LAKE CAMPUS: Princeton University held a ceremonial groundbreaking for its Lake Campus development on Tuesday, December 7. Located in West Windsor off Washington Road between Lake Carnegie and Route 1, the complex in its initial phase will include graduate student housing (shown here in a design rendering), parking, athletic facilities, and sustainable infrastructure. (Rendering courtesy of Princeton University)

By Donald Gilpin

Princeton University officially broke ground yesterday, December 7, for the creation of its Lake Campus, the first major development on the University’s property in West Windsor.

Located along Washington Road between Lake Carnegie and Route 1, the initial phase of development will include 379 units of graduate student housing, a five-tier parking garage, athletic facilities, and sustainable infrastructure.

Also included will be the basic infrastructure of roadways, underground utilities, and a central utilities building, along with construction of housing and amenities for post-doc researchers and graduate students, a racket center with a fitness space, a softball stadium, flexible rugby and recreation fields, a new cross-country course, and parking garage.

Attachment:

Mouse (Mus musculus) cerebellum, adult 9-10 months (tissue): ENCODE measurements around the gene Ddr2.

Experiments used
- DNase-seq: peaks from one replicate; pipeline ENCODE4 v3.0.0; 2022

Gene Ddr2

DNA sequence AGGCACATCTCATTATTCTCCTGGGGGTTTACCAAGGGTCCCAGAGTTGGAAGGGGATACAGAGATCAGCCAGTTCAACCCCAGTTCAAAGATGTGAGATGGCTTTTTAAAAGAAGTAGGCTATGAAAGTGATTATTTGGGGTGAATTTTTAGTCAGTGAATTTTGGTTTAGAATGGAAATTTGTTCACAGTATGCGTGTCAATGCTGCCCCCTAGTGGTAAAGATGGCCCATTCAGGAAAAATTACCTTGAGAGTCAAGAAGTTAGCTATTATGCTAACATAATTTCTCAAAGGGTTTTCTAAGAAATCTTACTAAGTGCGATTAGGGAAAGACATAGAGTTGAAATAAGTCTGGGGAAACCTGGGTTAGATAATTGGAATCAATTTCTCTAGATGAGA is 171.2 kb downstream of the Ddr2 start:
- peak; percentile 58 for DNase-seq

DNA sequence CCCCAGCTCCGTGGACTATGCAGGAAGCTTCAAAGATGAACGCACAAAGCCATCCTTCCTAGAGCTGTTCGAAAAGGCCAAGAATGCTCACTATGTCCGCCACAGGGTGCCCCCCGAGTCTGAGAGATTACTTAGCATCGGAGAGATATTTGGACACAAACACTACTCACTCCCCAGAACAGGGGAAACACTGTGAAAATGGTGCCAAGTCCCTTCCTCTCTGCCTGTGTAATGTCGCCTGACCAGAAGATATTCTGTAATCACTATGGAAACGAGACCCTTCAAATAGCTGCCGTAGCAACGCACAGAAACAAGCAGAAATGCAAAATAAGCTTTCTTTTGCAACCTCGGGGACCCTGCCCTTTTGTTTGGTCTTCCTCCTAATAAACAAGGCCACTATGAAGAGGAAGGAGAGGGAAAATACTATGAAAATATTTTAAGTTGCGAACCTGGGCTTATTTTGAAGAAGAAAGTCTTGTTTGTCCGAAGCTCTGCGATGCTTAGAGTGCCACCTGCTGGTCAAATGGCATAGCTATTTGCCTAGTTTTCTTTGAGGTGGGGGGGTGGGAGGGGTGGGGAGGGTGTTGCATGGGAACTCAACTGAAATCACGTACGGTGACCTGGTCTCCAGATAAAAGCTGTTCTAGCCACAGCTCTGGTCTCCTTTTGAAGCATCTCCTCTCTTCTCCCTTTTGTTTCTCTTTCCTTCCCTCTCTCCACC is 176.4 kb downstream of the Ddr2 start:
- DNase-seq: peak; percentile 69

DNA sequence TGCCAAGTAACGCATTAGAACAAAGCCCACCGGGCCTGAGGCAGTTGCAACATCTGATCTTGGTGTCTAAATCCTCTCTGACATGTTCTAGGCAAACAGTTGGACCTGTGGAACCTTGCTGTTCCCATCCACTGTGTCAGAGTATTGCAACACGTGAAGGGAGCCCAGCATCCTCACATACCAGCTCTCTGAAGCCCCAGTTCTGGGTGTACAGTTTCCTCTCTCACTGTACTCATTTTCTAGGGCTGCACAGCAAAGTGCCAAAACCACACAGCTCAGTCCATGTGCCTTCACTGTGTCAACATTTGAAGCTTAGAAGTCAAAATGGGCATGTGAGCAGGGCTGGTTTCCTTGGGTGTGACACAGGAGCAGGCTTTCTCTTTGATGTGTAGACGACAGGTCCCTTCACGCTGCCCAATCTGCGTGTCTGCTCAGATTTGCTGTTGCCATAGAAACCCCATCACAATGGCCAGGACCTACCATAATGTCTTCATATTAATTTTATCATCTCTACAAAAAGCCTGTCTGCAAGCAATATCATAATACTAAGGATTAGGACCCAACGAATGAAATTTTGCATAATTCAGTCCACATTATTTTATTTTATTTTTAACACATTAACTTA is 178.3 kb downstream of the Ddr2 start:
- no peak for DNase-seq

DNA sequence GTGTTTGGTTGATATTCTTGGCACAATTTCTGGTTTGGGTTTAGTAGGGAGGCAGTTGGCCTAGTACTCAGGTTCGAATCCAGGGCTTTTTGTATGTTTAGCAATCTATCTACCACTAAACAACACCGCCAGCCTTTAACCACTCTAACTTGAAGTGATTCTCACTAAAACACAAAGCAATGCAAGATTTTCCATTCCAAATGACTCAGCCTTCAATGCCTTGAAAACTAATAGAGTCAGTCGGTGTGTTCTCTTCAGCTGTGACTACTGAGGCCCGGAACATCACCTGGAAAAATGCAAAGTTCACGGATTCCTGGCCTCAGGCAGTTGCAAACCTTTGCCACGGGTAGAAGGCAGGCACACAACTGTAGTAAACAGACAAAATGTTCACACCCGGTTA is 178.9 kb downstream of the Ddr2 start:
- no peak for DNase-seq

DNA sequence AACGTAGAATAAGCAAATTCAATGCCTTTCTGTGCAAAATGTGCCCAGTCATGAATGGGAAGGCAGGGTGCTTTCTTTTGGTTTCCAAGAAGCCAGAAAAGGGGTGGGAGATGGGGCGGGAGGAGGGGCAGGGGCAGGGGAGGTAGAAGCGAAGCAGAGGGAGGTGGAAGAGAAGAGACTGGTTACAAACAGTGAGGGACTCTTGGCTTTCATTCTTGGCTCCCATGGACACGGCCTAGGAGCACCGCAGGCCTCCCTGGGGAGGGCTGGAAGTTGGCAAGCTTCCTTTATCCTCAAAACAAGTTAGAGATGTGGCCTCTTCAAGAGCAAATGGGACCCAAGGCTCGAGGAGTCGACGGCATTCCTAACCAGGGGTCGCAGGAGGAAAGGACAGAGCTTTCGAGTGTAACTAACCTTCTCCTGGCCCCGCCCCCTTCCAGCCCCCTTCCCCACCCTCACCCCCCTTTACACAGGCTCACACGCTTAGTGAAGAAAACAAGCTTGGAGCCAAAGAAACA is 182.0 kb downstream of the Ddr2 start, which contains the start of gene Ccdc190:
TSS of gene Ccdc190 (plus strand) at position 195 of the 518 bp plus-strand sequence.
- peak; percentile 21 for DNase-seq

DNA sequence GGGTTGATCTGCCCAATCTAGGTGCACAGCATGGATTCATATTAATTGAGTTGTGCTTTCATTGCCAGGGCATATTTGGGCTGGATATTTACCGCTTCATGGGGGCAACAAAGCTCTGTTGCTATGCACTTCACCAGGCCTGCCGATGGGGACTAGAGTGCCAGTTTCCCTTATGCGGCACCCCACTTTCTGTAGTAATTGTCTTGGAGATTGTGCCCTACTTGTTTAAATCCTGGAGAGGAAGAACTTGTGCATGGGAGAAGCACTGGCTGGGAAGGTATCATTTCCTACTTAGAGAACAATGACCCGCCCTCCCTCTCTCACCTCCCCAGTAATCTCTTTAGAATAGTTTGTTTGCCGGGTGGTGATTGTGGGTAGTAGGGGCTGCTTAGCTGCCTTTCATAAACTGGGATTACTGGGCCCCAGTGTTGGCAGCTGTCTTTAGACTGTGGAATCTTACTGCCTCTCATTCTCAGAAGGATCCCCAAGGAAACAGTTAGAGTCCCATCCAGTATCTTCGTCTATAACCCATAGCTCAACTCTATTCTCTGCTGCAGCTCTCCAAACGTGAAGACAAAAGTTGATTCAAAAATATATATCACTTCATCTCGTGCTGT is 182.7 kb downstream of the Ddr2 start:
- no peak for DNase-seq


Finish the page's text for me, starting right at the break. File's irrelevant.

“A vision for activating our lands south of Lake Carnegie is one of the most intriguing ideas to emerge from our new campus plan and the strategic framework underpinning it,” President Christopher L. Eisgruber said in 2018 as architects and planners were chosen and planning for the Lake Campus progressed. “The Lake Campus will enable Princeton to foster a vibrant community of graduate housing, enhance the quality of athletic facilities, strengthen the region’s innovation ecosystem, and create opportunities for partnerships with the nonprofit, corporate, and government sectors.” more

By Anne Levin

Last year at this time, the local retail scene was worrisome. The pandemic had done its damage to downtown Princeton’s stores and restaurants, threatening what is traditionally the busiest and most lucrative shopping and dining season of the year.

Despite new concerns about the latest variant, the numbers are up this year. That, coupled with the impending conversion of 20 Nassau Street to the Graduate Hotel, has resulted in changes to the town’s retail landscape.

“It’s very encouraging,” said Princeton Councilmember Michelle Pirone Lambros, who is liaison to the Princeton Merchants Association and serves on the Economic Development Committee. “The vacancies are filling up. People are out, and the streets are full on weekends. Garages are full.“

Among the newest eateries in town are Ellinikon Agora and Coffee Delicatessen at 200 Nassau Street, Positive Vybz Island Grill at 182 Nassau Street, Dvaraka Indian at 36 Witherspoon Street, Plated Plant at 15 Spring Street, and The Pastry Room at 6 Spring Street. Lala Lobster is planned for Palmer Square at a date to be determined. Nassau Diner is in the works for at 82 Nassau Street. more